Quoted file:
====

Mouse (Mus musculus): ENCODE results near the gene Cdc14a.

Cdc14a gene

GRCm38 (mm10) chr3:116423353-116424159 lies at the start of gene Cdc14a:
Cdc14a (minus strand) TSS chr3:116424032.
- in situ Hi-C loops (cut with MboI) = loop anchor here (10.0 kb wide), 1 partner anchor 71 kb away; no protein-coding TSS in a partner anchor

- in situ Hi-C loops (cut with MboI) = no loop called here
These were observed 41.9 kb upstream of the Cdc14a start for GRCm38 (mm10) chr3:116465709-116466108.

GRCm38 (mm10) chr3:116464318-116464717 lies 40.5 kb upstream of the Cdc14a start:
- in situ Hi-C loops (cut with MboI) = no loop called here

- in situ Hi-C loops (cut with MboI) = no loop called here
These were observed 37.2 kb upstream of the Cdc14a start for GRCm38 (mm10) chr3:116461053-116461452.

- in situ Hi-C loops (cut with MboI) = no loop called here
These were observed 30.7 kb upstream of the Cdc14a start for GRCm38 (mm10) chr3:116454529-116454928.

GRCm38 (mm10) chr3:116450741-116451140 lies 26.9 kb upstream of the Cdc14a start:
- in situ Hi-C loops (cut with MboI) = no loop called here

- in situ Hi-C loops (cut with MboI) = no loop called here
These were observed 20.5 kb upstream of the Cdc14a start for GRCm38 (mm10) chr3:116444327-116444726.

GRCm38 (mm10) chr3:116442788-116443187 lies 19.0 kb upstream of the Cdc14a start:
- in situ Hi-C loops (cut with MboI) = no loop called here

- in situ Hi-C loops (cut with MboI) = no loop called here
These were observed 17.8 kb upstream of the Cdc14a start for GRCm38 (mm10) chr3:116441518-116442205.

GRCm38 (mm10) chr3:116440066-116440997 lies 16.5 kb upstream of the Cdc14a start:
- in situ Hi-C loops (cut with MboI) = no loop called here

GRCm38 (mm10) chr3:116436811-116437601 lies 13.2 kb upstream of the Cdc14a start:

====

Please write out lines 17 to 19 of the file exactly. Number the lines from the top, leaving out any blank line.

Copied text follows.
These were observed 20.5 kb upstream of the Cdc14a start for GRCm38 (mm10) chr3:116444327-116444726.

GRCm38 (mm10) chr3:116442788-116443187 lies 19.0 kb upstream of the Cdc14a start:
- in situ Hi-C loops (cut with MboI) = no loop called here